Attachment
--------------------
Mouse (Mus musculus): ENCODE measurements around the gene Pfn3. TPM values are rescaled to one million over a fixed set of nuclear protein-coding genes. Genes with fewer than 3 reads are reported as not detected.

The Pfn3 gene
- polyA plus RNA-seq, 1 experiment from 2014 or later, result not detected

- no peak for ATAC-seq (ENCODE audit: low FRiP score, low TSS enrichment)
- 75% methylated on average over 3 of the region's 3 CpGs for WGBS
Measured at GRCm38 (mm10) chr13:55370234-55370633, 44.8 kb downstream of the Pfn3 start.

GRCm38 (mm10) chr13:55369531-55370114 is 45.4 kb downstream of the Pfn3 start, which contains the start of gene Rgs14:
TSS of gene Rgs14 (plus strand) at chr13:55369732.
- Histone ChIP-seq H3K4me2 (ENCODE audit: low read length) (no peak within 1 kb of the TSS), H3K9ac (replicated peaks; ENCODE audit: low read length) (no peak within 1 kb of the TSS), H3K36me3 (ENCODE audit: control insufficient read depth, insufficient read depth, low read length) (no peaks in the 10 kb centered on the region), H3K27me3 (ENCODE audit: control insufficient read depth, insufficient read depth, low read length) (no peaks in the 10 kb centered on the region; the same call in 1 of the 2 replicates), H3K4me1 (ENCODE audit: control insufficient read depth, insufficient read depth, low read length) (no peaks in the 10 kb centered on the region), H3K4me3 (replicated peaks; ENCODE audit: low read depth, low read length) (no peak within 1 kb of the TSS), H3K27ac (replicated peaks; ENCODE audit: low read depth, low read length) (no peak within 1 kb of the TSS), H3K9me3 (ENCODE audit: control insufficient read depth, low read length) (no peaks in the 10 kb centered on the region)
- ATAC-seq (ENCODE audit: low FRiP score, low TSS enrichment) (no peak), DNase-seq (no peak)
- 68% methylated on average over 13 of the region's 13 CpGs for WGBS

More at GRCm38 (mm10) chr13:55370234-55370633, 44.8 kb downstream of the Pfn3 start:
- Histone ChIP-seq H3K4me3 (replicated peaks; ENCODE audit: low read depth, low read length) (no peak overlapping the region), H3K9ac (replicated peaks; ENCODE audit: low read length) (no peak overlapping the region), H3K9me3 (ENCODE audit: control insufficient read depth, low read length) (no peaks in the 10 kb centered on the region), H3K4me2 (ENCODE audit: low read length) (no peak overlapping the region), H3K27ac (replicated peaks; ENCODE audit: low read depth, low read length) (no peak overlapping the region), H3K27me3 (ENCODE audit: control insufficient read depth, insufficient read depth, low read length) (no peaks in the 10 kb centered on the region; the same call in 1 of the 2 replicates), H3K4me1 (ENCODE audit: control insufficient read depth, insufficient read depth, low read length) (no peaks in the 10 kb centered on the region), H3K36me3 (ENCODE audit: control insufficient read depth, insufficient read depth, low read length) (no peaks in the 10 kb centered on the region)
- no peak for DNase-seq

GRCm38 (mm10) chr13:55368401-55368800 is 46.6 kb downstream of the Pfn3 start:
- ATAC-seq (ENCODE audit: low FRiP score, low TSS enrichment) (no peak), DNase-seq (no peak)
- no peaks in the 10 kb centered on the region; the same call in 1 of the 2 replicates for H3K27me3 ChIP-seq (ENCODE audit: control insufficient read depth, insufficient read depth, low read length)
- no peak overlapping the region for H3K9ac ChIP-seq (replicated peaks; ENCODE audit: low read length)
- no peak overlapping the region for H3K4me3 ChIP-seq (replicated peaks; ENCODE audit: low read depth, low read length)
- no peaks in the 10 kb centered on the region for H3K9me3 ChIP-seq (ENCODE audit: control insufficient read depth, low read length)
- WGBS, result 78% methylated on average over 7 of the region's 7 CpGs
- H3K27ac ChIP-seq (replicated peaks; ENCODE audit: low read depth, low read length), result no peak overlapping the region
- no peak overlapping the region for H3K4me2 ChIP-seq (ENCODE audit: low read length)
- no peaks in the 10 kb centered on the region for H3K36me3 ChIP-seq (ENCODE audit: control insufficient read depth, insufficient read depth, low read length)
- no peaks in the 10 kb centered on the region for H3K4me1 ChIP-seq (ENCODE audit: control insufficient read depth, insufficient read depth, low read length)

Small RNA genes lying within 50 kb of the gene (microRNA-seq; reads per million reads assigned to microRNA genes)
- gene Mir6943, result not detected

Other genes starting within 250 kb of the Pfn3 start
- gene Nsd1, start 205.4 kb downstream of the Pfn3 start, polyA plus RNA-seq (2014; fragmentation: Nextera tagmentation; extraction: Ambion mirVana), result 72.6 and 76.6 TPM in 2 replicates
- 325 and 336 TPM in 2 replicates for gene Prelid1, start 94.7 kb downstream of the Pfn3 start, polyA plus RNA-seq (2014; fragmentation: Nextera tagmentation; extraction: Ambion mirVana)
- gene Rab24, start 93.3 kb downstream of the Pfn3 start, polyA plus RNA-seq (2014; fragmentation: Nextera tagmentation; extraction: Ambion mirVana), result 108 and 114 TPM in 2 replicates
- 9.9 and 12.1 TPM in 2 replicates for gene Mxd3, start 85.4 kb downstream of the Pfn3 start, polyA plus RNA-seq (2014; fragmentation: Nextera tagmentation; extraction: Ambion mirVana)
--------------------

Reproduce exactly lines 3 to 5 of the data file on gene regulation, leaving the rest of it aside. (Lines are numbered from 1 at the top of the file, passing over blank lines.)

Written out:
- polyA plus RNA-seq, 1 experiment from 2014 or later, result not detected

- no peak for ATAC-seq (ENCODE audit: low FRiP score, low TSS enrichment)
- 75% methylated on average over 3 of the region's 3 CpGs for WGBS